In 2010, Lavern Wilkinson, a 41-year old single mother, checked into Kings County Hospital with complaints of chest pain. After an EKG and chest x-ray were ordered, Lavern was sent home and advised to take Motrin. A radiologist noted a 2 cm mass in her right lung, however, Lavern never received the results. She went home without an answer.
In May 2012, Lavern returned to the same hospital complaining of a chronic cough. A chest x-ray showed that the 2 cm mass had spread to her lungs, her liver, brain, and spine. Lavern had terminal lung cancer. Had her cancer been discovered during her first visit in 2010, Lavern may have been cured with surgery. She was told by an attending physician at KCH that the hospital had failed to properly identify the cancer and was given just six months to a year to live.
Lavern sued and won a $625,000 settlement from the borough of Brooklyn, NY--a fraction of the possible $10 million that would have been awarded with a negligence suit,according to NY Daily News. After learning about her cancer two years after her initial visit at the hospital, Lavern was bound by the state statute of limitations which requires patients to file suit within 15 months from the time of the medical error. By the time Lavern was properly diagnosed, the window of opportunity had closed.
Lavern, an active member of her church and the single mother of a mentally disabled 15-year-old girl, lived for 10 months before she was moved into hospice care. Lavern passed away in March 2013 surrounded by family, friends, and church members.
The death of Lavern spurred legislation named "Lavern's Law" that would extend the 15-month statute to protect victims of medical malpractice and negligence. The bill was sponsored by a majority of the New York State Senate and was endorsed by Gov. Cuomo, however, Senate majority leader John J. Flanagan wouldn't allow the bill to be voted on. Today, the archaeic 15-month statute of limitations still remains.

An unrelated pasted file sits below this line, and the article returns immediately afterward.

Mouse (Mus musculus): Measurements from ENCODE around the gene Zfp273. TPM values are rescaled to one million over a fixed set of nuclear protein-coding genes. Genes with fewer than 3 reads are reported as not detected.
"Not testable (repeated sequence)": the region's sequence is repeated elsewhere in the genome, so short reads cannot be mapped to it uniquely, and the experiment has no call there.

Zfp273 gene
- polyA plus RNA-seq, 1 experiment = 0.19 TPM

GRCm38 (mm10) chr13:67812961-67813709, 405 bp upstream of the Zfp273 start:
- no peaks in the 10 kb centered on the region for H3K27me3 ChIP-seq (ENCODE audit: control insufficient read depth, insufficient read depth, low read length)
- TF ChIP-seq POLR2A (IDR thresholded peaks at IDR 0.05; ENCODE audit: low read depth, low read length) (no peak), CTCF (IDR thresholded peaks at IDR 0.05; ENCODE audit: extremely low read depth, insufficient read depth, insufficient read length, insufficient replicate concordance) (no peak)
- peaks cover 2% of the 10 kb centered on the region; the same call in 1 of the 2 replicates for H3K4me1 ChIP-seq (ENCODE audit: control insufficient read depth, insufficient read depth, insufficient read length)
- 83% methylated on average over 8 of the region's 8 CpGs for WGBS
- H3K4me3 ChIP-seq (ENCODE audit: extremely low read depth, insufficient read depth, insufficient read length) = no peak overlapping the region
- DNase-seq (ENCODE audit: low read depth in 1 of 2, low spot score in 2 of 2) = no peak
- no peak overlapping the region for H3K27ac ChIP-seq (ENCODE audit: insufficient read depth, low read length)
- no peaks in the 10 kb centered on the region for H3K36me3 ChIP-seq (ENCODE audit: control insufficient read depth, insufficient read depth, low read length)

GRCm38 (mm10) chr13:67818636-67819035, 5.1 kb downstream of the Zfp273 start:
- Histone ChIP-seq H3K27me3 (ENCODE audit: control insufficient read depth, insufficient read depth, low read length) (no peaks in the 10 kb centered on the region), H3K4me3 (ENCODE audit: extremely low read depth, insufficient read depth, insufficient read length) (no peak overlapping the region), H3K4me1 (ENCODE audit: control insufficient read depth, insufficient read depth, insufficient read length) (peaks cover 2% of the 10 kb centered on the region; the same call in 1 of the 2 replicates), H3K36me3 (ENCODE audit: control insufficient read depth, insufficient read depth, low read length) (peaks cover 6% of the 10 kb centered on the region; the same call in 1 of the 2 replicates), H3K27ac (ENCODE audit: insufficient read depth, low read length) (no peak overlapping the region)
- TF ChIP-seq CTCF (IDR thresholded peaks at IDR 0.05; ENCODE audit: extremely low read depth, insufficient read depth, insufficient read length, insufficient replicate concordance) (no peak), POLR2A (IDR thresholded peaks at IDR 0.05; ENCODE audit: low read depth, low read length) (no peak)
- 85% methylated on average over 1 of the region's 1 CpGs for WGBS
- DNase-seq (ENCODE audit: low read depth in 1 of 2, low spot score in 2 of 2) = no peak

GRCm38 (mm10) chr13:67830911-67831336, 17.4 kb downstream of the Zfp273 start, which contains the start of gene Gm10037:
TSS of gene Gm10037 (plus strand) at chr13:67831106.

In 1999, the Institute of Medicine at the National Academy of Sciences published a study,"To Err is Human," that contained alarming statistics about medical malpractice in hospitals. As of 1999, 44,000 patients were killed (and many more injured) a year due to medical errors. In 2011, a HealthAffairs study estimated that the number of avoidable deaths was probably ten times higher. Negligence runs rampant in hospitals, but its victims are rarely given the chance to seek justice for their injuries.
The New York Times reports that the opposition to Lavern's Law was primarily from the hospital and health care lobby, which believes that the bill may result in more medical malpractice lawsuits. Despite this belief, very few acts of medical malpractice are reported. According to a 2013 study, only about one percent of medical errors result in a claim. Most complaints against physicians and healthcare workers are regarding improper prescribing, sexual misconduct and fraud. Of these complaints, less than four percent resulted in any serious repercussions for the physicians.
The failure of Lavern's Law shows that hospitals often fail to protect their patients. More often than not, hospital patients may be unaware of the neglect or malpractice that may have cost them their lives. Even today, compensation is the only way our system allows victims to recoup what they have lost. In New York, six medical malpractice judgements must be made before a state medical licensing agency will do a review. With improved state licensing agencies and protective legislation, hospitals can be held accountable for the irreversible errors they frequently make, but if laws such as Lavern's Law fail to pass--patients will remain unprotected.
Photo Provided Courtesy of the NY Daily News